SSD and Poverty

There has been a concerted effort in recent years to demonize people who receive Social Security Disability (SSD) benefits that provide a modest safety net when they can no longer work. Opponents of the program usually fail to mention that many SSD recipients live at or below the poverty line. Despite what is said in the media, receiving SSD benefits is not an easy way to get rich.

According to the Social Security Administration, the average monthly disabled workers benefit in November 2015 was $1,165.76, or $13,989.12 a year. Remember, this is an average, which means that some beneficiaries receive more while others receive less.

SSD Benefits Compared With Federal Poverty Amounts

Compare this with the federal poverty rate, which in 2015 was $11,770 for one person. Because many SSD recipients receive less than the average benefit amount and have no other resources, at least 30 percent of those receiving SSD benefits only are living in poverty, according to a 2014 report from the Disability Research Consortium. Moreover, for 80 percent of recipients, SSD is their primary income source. For one-third, it is their only source of income.

Consider what would happen if SSD benefits were not available at all to disabled workers. The number of people with disabilities living in poverty would more than double.

United States Disability Payments Compared With the Rest of the Developed World

Another fact to consider is how the United States compares with other industrialized countries in terms of income replacement for disabled workers. The U.S. ranks 30th out of 34 countries in the amount of income replaced by disability benefits. On average, SSD replaces only 42 percent of previous income. In contrast, some other countries replace as much as 80 percent of prior income.

Characteristics of Poor SSD Recipients

Who are the people living in poverty with only SSD benefits as income? The 2014 report from the DRC paints a picture that contrasts sharply with the idea that SSD recipients are somehow getting rich because they receive these benefits.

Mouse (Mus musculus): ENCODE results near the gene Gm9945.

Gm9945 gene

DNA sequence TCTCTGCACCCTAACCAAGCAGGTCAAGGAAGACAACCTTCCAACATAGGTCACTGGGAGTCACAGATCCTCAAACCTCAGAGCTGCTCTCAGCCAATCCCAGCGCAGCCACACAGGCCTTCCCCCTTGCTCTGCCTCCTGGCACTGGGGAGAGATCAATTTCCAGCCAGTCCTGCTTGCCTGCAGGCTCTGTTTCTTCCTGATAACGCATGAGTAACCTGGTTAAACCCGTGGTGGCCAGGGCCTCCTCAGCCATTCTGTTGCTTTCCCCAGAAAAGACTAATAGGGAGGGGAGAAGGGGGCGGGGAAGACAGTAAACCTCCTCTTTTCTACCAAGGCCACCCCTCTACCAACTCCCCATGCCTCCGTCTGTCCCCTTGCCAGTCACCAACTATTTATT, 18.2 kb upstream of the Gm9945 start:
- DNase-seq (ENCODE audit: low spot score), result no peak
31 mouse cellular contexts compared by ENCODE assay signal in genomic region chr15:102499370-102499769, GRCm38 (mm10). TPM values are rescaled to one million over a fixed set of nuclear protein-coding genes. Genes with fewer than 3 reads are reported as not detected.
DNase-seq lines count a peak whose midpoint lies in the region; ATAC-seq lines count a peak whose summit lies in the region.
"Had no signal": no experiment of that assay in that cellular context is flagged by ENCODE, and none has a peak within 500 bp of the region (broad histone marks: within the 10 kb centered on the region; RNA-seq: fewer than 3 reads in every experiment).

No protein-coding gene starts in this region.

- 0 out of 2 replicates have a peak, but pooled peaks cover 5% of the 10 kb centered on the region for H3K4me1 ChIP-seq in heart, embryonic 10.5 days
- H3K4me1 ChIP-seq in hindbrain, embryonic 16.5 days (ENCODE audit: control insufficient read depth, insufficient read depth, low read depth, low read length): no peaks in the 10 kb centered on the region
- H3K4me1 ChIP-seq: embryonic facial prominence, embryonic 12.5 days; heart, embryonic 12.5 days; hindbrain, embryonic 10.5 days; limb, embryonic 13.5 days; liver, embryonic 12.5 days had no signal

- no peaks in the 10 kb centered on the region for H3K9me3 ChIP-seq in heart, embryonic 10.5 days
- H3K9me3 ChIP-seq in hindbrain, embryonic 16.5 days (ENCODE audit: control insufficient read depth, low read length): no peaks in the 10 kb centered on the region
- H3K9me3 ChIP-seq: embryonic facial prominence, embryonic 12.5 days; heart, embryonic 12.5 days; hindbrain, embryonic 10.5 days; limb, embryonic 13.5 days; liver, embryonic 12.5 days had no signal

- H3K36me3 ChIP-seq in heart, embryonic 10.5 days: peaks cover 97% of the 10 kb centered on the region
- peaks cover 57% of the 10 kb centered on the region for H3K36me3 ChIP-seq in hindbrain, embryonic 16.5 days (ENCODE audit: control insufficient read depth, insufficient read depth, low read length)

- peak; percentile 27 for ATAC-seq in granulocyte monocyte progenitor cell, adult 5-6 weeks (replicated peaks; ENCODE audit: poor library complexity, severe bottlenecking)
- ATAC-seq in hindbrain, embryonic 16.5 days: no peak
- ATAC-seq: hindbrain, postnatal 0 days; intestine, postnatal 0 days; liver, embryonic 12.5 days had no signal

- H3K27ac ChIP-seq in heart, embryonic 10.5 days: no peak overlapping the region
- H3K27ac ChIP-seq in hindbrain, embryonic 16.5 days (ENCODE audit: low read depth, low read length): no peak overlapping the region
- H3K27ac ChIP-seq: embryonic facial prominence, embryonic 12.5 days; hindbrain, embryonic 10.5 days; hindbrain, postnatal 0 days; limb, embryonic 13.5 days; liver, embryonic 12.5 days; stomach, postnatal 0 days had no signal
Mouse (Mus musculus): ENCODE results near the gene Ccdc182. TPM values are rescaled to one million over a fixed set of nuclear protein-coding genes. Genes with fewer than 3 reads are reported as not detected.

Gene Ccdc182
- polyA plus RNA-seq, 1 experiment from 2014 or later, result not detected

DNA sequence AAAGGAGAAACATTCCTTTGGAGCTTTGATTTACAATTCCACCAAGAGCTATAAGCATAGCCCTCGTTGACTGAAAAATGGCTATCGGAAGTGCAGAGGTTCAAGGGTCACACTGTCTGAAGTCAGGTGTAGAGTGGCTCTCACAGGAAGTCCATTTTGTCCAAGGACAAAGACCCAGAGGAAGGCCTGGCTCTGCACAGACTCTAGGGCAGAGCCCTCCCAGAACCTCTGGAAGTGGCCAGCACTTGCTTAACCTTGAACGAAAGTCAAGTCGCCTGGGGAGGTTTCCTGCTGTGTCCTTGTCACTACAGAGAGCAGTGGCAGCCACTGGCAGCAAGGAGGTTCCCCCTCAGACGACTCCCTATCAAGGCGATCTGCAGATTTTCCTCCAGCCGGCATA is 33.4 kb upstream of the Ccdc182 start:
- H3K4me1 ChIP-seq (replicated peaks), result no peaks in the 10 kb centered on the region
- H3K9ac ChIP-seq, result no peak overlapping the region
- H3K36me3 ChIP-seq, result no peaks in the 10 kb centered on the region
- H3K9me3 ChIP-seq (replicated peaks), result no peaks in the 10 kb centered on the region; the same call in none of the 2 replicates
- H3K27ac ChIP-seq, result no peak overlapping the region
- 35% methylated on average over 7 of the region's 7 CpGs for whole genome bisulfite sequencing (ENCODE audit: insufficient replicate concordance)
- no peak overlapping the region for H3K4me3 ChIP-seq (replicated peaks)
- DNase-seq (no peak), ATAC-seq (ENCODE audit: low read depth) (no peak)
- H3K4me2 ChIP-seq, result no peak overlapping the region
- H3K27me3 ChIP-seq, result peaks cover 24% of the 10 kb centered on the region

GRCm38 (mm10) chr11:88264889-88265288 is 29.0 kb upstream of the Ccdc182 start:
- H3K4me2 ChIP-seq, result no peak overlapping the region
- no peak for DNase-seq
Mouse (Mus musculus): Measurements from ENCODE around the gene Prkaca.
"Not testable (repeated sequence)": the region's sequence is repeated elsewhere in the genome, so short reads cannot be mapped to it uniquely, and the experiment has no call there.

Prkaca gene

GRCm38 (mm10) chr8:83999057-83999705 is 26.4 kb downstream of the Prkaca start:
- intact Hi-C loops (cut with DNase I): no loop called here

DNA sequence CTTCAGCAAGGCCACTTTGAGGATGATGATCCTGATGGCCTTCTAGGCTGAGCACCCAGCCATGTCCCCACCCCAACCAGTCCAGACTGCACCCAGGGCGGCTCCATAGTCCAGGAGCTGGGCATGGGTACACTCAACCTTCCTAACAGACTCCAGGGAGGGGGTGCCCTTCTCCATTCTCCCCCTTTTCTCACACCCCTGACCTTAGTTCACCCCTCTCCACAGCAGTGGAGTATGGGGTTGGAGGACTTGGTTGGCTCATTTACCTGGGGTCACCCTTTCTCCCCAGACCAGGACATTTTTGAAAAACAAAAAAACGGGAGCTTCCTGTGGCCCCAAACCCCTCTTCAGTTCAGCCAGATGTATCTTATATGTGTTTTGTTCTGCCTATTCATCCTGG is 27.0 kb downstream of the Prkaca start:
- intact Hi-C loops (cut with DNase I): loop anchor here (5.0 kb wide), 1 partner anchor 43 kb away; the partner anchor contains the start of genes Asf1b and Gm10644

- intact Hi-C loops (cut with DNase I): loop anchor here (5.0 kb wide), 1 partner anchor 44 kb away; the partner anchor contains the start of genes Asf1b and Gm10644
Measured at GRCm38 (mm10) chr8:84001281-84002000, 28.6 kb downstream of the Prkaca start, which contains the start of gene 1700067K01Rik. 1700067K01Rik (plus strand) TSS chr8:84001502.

Characteristics of poor SSD recipients include:

  • They are younger: SSD recipients living in poverty tend to be younger. They became disabled earlier, affecting their access to education and training that could have allowed them to earn more and thus receive higher benefits after becoming disabled.
  • They are nonwhite: More poor SSD recipients tend to be nonwhite than recipients who receive higher benefit amounts. While 14 percent of poor SSD beneficiaries are white, 33 percent are nonwhite.
  • They are unmarried: Only 24 percent of poor SSD recipients are married, compared with 77 percent of beneficiaries living in higher-income households.
  • They live alone: Poor and unmarried SSD beneficiaries are much more likely to live alone or with a nonrelative, removing the family support that more prosperous but unmarried SSD recipients might receive from children, siblings and other relatives.
  • They have children: Poor SSD recipients are more likely to have children than those living above the poverty line.
  • They are in poor physical health: Although all SSD beneficiaries are disabled, poor recipients of SSD benefits are more likely to self-report their health as "poor." They are also more likely to be obese and limited in the activities of daily living.
  • They suffer from psychiatric conditions: Poor SSD-only recipients are more likely to report a mental or emotional condition as the cause of a disability than SSD-only recipients in higher-income households.

It is clear that opponents of the SSD program have not looked at statistics about recipients of disability benefits. People are not getting rich; in fact, a third of those whose only income is their disability benefit live in poverty. Compared with the rest of the developed world, the United States is stingy with its disability payments. Yet, SSD critics appear to want even more disabled people to live in poverty. Does this really reflect what Americans want?

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